Now, thanks to a yearlong investigation by Mother Jones and the Investigative Reporting Program at the University of California-Berkeley, those suspicions have been vindicated. Having “examined prosecutions of 508 defendants in terrorism-related cases,” Trevor Aaronson writes, the investigative team found that the FBI “now maintains a roster of 15,000 spies” — plus as many as 45,000 unofficial ones — “as part of a domestic intelligence apparatus whose only historical peer might be COINTELPRO, the program the bureau ran from the ‘50s to the ‘70s to discredit and marginalize organizations ranging from the Ku Klux Klan to civil-rights and protest groups.”
COINTELPRO was “secretly launched in 1956 with the excuse that it could defeat communism only by matching its tyranny and evil,” as Becky Akers put it. It nearly managed to achieve that objective, Akers added, by using such tactics as “wiretapping; smearing of citizens neither arrested for nor charged with any crime; planting propaganda with the media; encouraging folks to fear the Feds had infiltrated their organizations as well, however harmless or innocent; even assassinations.” The evidence provided by Aaronson suggests that the 21st-century version of COINTELPRO is well on its way to becoming just as vile as the original.
Although “shady informants … are as old as the FBI itself,” Aaronson notes, the present, massive informant program, like so many other government depredations, owes its existence to that fateful day in 2001:
Shortly after 9/11, President George W. Bush called FBI Director Robert Mueller to Camp David. His message: never again. And so Mueller committed to turn the FBI into a counterintelligence organization rivaling Britain’s MI5 in its capacity for surveillance and clandestine activity. Federal law enforcement went from a focus on fighting crime to preventing crime; instead of accountants and lawyers cracking crime syndicates, the bureau would focus on Jack Bauer-style operators disrupting terror groups. [Emphasis in original.]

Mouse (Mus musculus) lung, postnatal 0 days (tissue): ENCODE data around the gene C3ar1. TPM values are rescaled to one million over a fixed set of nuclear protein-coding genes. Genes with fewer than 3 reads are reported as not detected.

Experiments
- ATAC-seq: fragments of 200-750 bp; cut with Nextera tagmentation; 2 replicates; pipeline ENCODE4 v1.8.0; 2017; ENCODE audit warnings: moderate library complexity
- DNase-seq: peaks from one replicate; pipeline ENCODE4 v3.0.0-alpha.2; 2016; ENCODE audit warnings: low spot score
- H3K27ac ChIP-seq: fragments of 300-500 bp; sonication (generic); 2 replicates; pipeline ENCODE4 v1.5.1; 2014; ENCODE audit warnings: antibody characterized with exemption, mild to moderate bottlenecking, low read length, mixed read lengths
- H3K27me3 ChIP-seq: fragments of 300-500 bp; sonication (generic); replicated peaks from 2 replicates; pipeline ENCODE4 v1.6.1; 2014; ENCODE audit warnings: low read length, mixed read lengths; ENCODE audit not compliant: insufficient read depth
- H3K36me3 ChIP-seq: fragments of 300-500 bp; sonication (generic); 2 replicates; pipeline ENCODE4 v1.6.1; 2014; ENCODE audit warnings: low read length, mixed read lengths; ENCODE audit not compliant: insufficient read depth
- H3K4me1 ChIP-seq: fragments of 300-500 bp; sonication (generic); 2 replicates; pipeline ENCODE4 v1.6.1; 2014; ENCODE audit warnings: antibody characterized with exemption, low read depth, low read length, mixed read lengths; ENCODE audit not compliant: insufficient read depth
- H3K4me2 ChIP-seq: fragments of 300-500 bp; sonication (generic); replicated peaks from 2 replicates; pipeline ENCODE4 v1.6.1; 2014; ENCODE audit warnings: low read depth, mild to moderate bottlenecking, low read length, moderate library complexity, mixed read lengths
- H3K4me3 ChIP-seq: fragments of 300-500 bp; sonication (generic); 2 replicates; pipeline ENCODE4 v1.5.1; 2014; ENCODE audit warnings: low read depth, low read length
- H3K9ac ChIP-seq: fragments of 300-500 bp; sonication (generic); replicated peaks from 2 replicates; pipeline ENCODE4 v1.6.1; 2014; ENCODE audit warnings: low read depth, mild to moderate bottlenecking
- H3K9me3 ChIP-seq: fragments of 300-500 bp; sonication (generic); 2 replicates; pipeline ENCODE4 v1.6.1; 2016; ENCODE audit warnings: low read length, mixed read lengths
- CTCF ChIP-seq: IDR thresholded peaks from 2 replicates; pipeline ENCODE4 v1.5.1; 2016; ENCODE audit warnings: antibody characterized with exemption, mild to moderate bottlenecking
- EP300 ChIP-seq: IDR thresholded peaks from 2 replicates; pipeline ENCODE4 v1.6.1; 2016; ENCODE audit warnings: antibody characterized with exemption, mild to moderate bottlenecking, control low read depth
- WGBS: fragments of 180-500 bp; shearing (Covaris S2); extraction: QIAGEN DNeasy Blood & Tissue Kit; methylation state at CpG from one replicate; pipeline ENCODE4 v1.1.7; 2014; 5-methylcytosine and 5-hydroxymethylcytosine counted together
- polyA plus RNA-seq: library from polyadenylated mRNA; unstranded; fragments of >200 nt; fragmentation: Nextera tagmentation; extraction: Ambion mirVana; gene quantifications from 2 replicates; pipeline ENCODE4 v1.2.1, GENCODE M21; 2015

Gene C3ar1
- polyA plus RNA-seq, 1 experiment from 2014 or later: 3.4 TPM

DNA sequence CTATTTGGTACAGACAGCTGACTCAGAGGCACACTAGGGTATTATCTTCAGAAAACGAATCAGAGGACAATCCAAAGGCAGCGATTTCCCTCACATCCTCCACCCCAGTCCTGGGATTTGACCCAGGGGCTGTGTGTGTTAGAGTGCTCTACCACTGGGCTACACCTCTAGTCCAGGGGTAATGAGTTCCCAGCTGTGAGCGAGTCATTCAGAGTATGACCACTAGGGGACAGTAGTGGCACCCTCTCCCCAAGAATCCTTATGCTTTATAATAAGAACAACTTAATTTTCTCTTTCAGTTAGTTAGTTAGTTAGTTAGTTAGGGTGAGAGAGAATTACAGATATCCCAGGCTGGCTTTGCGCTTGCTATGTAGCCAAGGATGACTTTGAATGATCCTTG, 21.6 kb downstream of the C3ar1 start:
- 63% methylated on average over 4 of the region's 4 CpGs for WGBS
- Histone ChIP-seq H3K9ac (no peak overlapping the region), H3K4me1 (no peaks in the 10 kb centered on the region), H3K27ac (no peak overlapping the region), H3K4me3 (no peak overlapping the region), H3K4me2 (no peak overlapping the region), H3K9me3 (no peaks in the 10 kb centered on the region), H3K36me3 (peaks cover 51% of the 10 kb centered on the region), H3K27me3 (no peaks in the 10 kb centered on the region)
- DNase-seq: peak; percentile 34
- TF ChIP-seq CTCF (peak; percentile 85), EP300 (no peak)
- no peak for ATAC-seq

Over the last several years, Aaronson says, the FBI has turned its attention from monitoring large terrorist networks such as al-Qaeda to “identifying and neutralizing potential lone wolves before they move toward action.”
To that end, FBI agents and informants target not just active jihadists, but tens of thousands of law-abiding people, seeking to identify those disgruntled few who might participate in a plot given the means and the opportunity. And then, in case after case, the government provides the plot, the means, and the opportunity.
Here’s how it works: Informants report to their handlers on people who have, say, made statements sympathizing with terrorists. Those names are then cross-referenced with existing intelligence data, such as immigration and criminal records. FBI agents may then assign an undercover operative to approach the target by posing as a radical. Sometimes the operative will propose a plot, provide explosives, even lead the target in a fake oath to Al Qaeda. Once enough incriminating information has been gathered, there’s an arrest — and a press conference announcing another foiled plot.